Over 75 million Americans under heat advisories amid massive heat wave
06/20/2024 // Olivia Cook // Views

On Monday, June 17, more than 75 million people across the United States were under severe heat warnings as a major heat wave moved east.

The mid-Atlantic and New England areas are expected to see temperatures in the 90s this week, with high humidity making it feel even hotter. The National Weather Service (NWS) mentioned that this could be one of the longest heat waves in decades in some places.

The heat wave is particularly dangerous in places like Phoenix, Arizona, where 645 people died from heat-related causes last year. Temperatures there reportedly reached 112 degrees.

Officials have been urging people to take precautions to stay hydrated and safe. Many parts of the Midwest and Northeast are under heat warnings or watches, showing how serious the situation is.

Authorities are urging people to stay indoors and keep hydrated by drinking plenty of water. In New York City, cooling centers have been opened to help residents cope with the heat. Mayor Eric Adams highlighted the seriousness of the situation, warning that a heat wave isn’t just uncomfortable – it can be deadly if you’re not prepared.

In Chicago, the city's Department of Family and Support Services explained that city workers have been reaching out to the city's massive homeless population and providing them with aid by keeping them hydrated and fed and offering transportation to shelters that also serve as cooling centers.

Chicago experienced a high of 97 degrees on Monday, breaking a record set back in 1957. The heat index, which accounts for both humidity and temperature climbed to more than 105 degrees, making it feel even hotter.

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For those in Phoenix and the surrounding areas, more than 100 cooling centers are available to provide relief from the heat. In different parts of the country, workers are adopting various measures to stay safe in the extreme temperatures.

For instance, in Farmington Hills, Michigan, workers take breaks every 15 minutes and ensure they are well-hydrated. Chris Sander, owner of Powder Monkey Fireworks in three Missouri locations, makes sure his employees have access to air-conditioned areas and encourages them to take frequent breaks to cool down.

NWS meteorologist Marc Chenard predicted record temperatures in cities, like Detroit and Philadelphia in the coming days, as well as in parts of Connecticut, Maine and New Hampshire. He noted that it is unusual to have such a prolonged heat wave this early in the season for the Ohio Valley and New England.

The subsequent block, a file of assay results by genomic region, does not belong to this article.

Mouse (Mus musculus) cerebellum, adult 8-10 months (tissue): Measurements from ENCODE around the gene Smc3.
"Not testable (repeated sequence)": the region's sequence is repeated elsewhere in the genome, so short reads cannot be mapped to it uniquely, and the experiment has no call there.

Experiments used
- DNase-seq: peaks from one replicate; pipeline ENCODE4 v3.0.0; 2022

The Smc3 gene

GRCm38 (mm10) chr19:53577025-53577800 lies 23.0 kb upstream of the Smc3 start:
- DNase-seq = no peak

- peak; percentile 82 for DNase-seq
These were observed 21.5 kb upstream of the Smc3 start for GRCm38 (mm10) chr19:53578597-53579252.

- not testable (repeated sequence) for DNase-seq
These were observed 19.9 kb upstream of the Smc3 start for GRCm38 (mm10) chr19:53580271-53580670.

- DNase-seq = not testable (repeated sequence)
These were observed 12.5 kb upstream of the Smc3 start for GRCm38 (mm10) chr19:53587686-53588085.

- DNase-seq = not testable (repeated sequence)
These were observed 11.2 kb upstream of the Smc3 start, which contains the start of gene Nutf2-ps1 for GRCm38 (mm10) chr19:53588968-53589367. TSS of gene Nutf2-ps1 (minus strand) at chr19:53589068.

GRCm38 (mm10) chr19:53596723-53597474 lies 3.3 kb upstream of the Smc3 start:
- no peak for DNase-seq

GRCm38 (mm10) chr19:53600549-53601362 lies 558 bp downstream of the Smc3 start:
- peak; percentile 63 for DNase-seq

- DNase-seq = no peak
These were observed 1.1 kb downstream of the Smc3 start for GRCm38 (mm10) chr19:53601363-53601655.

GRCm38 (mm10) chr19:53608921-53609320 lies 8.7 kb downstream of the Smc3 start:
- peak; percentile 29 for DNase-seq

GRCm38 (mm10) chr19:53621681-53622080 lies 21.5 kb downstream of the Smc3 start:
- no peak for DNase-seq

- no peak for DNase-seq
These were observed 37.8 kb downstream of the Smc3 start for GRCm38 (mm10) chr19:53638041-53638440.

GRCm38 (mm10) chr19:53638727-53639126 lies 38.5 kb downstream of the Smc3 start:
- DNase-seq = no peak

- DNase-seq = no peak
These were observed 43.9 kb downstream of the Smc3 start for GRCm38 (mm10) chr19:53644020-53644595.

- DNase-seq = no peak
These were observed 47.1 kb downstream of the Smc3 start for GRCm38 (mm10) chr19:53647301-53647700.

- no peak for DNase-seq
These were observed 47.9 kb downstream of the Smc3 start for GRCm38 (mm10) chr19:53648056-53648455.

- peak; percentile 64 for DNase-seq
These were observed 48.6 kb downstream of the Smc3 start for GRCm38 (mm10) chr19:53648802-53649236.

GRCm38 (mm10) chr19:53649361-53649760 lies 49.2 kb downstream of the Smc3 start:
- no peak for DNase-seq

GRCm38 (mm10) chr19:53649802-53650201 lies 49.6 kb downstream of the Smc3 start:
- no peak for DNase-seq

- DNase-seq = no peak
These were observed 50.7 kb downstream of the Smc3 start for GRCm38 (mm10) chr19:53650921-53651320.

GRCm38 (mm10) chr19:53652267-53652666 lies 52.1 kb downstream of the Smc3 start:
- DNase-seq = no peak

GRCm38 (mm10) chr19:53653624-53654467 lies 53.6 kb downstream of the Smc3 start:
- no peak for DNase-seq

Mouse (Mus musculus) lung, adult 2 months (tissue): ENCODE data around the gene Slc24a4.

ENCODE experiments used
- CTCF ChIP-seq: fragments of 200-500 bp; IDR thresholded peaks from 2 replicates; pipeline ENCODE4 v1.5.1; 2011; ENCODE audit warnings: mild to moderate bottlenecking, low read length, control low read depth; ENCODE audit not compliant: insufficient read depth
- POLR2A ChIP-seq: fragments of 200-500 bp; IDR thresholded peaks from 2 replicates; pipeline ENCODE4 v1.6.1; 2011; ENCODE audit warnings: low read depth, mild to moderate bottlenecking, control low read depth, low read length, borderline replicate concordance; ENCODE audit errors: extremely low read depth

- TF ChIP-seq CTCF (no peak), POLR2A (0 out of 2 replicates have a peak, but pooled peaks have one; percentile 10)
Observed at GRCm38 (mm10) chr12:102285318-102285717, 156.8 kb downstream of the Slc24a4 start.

NWS Phoenix meteorologist Ted Whitlock has been advising people to limit their time outdoors between 10 a.m. and 6 p.m. to avoid the day's peak heat. He also emphasizes the importance of staying hydrated and wearing light, loose-fitting clothing. (Related: Summer health 101: A simple guide to address 5 heat-related illnesses.)

Other parts of the U.S. dealing with different weather issues

While the Midwest and Northeast grapple with a heat wave, other regions of the country are dealing with different weather issues.

In Roswell, New Mexico, temperatures rose to a record-high 104 degrees on Monday Similarly, southern Colorado is bracing for temperatures of over 100 degrees. for the rest of the week. Additionally, wildfires have led to the evacuation of a community of 7,000 people.

In southern California, firefighters intensified efforts to control a wildfire in the mountains north of Los Angeles. Over the weekend, the fire had grown rapidly due to strong winds along Interstate 5. As of Monday, the Post Fire was eight percent contained after burning more than 24 square miles–forcing the evacuation of at least 1,200 campers, hikers and off-roaders from Hungry Valley recreation area on Saturday.

While much of the U.S. experiences extreme heat, the northern Rockies are facing a different weather challenge. Late-season snow is reportedly expected on Monday and Tuesday, with parts of Montana and north-central Idaho under a winter storm warning. Higher elevations around Glacier National Park could see up to 20 inches of snow.

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More related stories:

Heat advisories issued in Southern Florida amid record-breaking heat wave.

How to stay cool if you lose power during a heat wave.

5 Ways to stay cool when SHTF during a heat wave.

Sources include:






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